Klaus shows the Geothermal Gradient chart for Mars. That's a starting point, but it's listing the best-case solution.
Rock is a great insulator
Thus the heat generated by the city (even the heat generated by your inhabitants' bodies and breathing) make this much worse. At almost any depth the excess heat of the city must be removed — and that's a question of both technology and economics. Assuming water as your heat conductor, the hydrostatic pressure on your Earth-sized planet will be a difficult to manage 969 atm (remember, sea-level pressure is 1 atm).
Most mines in operation on Earth are forced to remove water in stages due to the enormous pressure. Unless the tech allows for unbreakable pipes, the city will be forced to do the same. Every stage will have its own pump and storage tank, meaning power distribution and maintenance. Every stage is also a potential failure point.
Granted, I don't know enough about Martial geography to know what the water temperatures will be at various depths below the surface. Here on Earth, underground water gets pretty hot pretty fast. What that means is you can't use the water sourced from the city's surroundings to cool the city. You need to import water from the surface. Now you have two staging systems — one for import and one for export.
And you'll need a lot of water. It'll depend on city size, but off the top of my head we're talking about moving at least a 6-7 meter pipe worth of water up and down.
And the hot water radiators or discharge on the surface will be a target for pirates. You sure you want to do this? General George Patton is famous for saying that fixed fortifications are monuments to the stupidity of Man. An underground city is kinda the ultimate fixed fortification. Plug the hole to the surface and everybody dies. But, I'm getting ahead of myself.
Oxygen isn't the problem. CO2 is
And so is every other non-breathable gas that now has nowhere to go. The underlying basis of Climate Change is that humanity isn't paying attention to how we're using our atmosphere. We take it for granted, and in no way do we do so more than ignoring all the little things we pump into it that aren't obvious. Anyway... It's true that, technology could be believably used to solve this problem, but your story can't ignore it. Theoretically, an atmosphere is 100% recyclable. But any good scientist will tell you that 100% is really, really, really hard to achieve. There's always inefficiencies. That means some method of bringing good air in (probably not too hard...) and getting bad air out (a bit more complex...).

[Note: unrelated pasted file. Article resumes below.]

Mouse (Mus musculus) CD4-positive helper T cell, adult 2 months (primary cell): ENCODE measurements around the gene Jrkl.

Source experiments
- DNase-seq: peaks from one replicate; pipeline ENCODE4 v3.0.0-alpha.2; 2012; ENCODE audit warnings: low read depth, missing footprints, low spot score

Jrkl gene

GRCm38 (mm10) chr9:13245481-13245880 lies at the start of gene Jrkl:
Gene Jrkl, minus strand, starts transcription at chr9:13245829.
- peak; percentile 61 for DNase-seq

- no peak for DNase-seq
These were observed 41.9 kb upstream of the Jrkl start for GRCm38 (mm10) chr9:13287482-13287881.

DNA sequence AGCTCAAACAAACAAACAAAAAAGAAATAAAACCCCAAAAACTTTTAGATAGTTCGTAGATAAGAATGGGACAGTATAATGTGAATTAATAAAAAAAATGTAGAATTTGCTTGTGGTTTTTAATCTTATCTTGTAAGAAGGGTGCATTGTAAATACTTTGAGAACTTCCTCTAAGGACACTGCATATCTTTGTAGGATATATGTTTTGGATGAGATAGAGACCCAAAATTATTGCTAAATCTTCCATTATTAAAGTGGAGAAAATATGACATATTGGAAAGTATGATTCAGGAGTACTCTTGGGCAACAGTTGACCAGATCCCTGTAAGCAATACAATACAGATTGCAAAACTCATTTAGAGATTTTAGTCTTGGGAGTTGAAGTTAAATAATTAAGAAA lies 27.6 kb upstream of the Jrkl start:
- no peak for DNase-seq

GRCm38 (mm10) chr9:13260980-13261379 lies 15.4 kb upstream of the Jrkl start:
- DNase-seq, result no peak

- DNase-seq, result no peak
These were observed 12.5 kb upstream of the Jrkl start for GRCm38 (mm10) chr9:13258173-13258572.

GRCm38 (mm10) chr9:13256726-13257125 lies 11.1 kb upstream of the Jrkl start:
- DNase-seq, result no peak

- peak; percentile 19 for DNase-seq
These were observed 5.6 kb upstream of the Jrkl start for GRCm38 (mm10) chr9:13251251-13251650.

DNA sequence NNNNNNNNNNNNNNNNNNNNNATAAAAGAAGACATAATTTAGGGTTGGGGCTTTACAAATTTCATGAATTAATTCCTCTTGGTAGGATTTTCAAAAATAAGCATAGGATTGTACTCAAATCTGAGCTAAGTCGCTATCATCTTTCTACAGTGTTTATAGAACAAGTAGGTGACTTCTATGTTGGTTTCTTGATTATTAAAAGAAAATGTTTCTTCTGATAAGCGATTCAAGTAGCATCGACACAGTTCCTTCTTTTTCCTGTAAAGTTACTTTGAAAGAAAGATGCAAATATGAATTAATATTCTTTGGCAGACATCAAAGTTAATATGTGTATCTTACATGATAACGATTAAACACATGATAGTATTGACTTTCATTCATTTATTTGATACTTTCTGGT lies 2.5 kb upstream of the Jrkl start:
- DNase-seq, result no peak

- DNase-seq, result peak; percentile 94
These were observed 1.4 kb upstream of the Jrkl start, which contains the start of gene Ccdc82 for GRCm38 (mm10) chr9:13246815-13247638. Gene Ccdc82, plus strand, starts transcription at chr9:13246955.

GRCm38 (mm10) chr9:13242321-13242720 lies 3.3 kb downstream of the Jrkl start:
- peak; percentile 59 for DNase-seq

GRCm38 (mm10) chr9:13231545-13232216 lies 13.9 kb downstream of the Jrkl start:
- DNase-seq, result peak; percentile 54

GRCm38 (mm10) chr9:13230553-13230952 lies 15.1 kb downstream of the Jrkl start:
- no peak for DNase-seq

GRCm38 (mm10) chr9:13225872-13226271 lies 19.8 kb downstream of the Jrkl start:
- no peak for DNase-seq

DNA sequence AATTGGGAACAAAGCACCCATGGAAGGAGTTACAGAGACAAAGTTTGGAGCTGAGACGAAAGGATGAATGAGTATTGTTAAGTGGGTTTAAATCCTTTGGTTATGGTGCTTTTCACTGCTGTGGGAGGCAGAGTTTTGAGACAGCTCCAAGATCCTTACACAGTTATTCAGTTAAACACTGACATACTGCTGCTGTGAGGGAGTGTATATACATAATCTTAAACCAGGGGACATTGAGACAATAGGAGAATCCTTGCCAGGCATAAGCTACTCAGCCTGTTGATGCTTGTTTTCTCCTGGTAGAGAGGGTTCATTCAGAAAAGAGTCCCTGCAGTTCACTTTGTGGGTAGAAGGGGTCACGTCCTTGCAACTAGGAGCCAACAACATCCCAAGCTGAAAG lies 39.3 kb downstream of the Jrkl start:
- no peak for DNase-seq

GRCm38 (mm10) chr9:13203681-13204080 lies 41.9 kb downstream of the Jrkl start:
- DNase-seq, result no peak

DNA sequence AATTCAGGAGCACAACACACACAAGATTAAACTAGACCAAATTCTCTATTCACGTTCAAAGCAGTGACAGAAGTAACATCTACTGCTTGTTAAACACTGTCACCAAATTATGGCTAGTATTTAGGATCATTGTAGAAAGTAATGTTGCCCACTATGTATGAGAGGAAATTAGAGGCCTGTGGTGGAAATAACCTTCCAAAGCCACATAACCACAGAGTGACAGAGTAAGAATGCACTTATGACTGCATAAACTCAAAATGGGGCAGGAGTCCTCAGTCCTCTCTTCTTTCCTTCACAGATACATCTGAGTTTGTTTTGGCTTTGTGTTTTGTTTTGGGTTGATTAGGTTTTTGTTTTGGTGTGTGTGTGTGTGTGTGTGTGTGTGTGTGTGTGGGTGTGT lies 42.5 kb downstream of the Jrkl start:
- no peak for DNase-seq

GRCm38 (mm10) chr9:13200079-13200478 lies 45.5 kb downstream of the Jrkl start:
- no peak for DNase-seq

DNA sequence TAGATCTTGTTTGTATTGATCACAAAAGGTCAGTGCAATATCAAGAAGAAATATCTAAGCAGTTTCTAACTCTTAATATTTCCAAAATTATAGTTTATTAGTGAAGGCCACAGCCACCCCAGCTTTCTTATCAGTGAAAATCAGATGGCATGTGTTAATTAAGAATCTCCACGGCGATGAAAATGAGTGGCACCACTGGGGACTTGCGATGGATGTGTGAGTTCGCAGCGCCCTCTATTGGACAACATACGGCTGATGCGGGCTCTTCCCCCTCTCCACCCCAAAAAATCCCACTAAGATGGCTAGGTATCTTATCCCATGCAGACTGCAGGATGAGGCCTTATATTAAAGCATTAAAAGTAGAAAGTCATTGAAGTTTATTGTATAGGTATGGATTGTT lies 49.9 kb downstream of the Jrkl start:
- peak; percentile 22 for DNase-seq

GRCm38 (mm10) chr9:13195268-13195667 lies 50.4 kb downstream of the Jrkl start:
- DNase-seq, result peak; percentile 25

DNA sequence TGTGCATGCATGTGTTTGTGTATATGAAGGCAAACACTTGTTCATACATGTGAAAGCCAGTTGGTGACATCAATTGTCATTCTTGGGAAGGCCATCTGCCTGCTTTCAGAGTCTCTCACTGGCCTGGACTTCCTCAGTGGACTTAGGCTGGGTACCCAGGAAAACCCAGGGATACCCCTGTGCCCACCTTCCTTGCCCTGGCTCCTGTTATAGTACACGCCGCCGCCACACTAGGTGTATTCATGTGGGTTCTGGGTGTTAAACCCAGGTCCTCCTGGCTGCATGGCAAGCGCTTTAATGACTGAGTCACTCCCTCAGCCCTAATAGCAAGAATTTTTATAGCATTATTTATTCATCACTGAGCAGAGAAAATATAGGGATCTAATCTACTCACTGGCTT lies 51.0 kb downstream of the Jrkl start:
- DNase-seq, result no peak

But this brings up an even bigger problem... sewage.
Yes, once again, theoretically 100% recyclable. However, that's unrealistic. That means disposal and gasses (see above) that come with it.
Managing air pressure
Have you ever entered a cave and noticed air rushing into the cave? Or out of it? It can do both depending on what the barometric pressure on the surface is doing. That in-rush and out-rush of air is no small thing in mining where the changes can do everything from popping ears to pulling gas out of rock.
I'm going to go out on a limb and suggest that it's not solvable by putting an airlock on the passage down to the city. It's not just the outside pressure that's the problem. Fluctuation in heat from the core (your core isn't completely cold, is it?) and the city itself can also cause pressure shifts that need to be managed, not blocked.
Finally... I'm assuming the surface isn't worthless...
Just as a lot of waste must be exported, a great amount of resources must likely be imported. The amount of farm land needed to support a city has been asked a number of times on this Stack. The simple truth is, it's hard to replace the sun when you consider everything it does — from naturally cleaning/sanitizing the surface to promoting growth to providing heat, etc. You can replace some of that with fusion generators, but (at least economically) not all of it. It takes a lot of food to feed a city, and the assumption that you can move all that food production (and its dependent effects, like solar purifying of vast amounts of water...) underground.
And we won't even talk about the psychological effect of living permanently underground or the potential need to create a diurnal habitation with a wide enough spectrum of light to not drive people stark raving mad....
What's my point?
Knowing what your maximum depth is, isn't enough unless your story depends on the result to so small a degree that it wasn't really worth asking about here. Even a partial consideration of the difficulties of an underground city (giant cavern? How are you holding it up? Massive warren of tunnels? What about the psychology of the inhabitants?) for the sake of adding depth to the description suggests that from a practical standpoint, your cities won't be anywhere near that maximum 10km depth.
A practical limit might be 0.5km.
But that brings us to the real economic driver... what can pirates do from space? There isn't a reason to be any further underground than is necessary. If the most thorough and destructive orbital bombardment can affect (including seismic effects such as concussion waves) down to 2km, then the minimum depth is 2.5-3.0 km.
It's difficult to imagine an advanced society that would dig a deeper hole than they require — if only to avoid the cost. Nothing is free, even in a society that magically doesn't use money. There is always an expenditure of resources and workforce that could be used to do other things... like feed your people.